“We are always so proud of our students who choose to do AmeriCorps,” Torrey said. “[The DCSI] focuses on experiential learning, and Shae will learn so much with her experience next year.”
Wolfe will serve in AmeriCorps VISTA for a year after graduation. Afterward, she plans to attend medical school, where she hopes to train to become a pediatrician focusing on adverse childhood experiences such as trauma.
These topics are especially important to Wolfe, a member of the Winnebago Tribe of Nebraska, given the history of health disparities on the Winnebago Reservation.
“I am interested in health care and underserved communities given my own experience living below the poverty line and struggling to access appropriate health care,” Wolfe said. “Especially with the health disparities that exist on my reservation, these topics are really important to me.”
As a member of AmeriCorps VISTA, Wolfe has been paired with a health clinic in Boston that addresses youth substance-abuse prevention. Her focus on substance abuse stems from her mother’s story of recovery from alcoholism. Wolfe’s mother now works at an addiction treatment facility as a health specialist technician, transitioning inmates from prison to rehabilitative homes. Her mother’s work also focuses on easing others’ difficult transition to sobriety.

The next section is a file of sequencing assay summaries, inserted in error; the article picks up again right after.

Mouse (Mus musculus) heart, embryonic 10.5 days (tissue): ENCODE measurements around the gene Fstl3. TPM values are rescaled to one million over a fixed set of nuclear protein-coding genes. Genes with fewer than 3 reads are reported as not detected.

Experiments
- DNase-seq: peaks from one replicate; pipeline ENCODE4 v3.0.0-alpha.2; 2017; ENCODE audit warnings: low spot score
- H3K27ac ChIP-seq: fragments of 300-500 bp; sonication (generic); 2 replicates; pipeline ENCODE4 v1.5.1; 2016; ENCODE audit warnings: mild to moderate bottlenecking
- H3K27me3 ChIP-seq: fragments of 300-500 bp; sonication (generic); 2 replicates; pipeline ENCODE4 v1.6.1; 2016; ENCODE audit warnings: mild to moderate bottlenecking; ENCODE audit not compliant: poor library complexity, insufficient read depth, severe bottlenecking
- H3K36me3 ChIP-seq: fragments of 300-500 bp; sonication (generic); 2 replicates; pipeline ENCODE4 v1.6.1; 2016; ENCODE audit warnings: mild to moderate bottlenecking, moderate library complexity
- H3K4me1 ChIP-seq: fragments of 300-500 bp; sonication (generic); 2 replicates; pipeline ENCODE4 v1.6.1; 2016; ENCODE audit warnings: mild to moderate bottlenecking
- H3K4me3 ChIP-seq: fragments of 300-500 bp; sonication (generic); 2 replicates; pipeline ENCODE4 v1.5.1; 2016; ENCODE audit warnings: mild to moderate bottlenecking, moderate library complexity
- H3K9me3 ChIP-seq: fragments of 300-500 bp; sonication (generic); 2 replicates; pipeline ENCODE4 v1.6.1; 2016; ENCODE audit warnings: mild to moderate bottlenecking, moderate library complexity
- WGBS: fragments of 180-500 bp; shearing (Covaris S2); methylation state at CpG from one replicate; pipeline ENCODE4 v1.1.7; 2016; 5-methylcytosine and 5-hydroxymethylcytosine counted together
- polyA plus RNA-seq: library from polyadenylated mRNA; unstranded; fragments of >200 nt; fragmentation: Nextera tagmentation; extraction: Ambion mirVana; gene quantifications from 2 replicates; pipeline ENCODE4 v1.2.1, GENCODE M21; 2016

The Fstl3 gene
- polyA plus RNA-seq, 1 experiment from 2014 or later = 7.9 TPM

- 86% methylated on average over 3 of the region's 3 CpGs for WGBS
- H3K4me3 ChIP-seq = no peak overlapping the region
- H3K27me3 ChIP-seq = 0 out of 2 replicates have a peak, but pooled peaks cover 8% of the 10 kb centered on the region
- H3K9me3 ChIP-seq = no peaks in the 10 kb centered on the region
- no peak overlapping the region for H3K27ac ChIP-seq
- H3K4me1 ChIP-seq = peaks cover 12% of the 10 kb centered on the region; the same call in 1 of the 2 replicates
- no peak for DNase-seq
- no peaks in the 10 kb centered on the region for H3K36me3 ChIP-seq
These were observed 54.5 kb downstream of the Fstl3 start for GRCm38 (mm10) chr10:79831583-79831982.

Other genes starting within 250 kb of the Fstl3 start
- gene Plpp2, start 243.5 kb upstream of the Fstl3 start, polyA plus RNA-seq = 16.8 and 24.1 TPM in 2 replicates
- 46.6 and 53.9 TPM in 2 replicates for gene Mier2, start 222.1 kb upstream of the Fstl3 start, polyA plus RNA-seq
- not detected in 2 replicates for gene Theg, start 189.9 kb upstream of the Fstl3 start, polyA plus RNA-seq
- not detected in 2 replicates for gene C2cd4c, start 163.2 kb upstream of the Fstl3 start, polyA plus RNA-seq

“I’m proud of my mom for owning her truth and using her path to sobriety to help other people on theirs,” Wolfe said. “That’s why with AmeriCorps, I want to focus on substance-abuse prevention by working with youth, because I think that they’re at a really vulnerable time in their lives.”
Wolfe used her passion for health care access to inform her time at Dartmouth. From pursuing an honors degree in psychology and a minor in global health to working as a student director for the DCSI’s Strengthening Educational Access with Dartmouth program, Wolfe’s commitments as an undergraduate were deeply intentional.
“It makes sense for me to use the privilege I’ve gotten from Dartmouth and the skills that I’ve learned to give back to underserved communities,” Wolfe said.
Another senior who utilized her classroom experiences to make a difference is Amy Guan ’20. However, unlike Wolfe or Lewin, she had not initially planned for social impact work to define the end of her Dartmouth career.
Informed by one of her classes this winter, ECON 77, “Social Entrepreneurship,” Guan and her roommate Rine Uhm ’22 started Give Essential, an online platform that matches essential workers with the items they need. Once they had the idea in place, they ran with it: Guan independently coded the entire site in just 36 hours — a skill she learned from a class on web development.
Give Essential started as more than an opportunity to apply classroom lessons to a real-life setting. For Guan, it has given her agency in a situation that has made many feel powerless.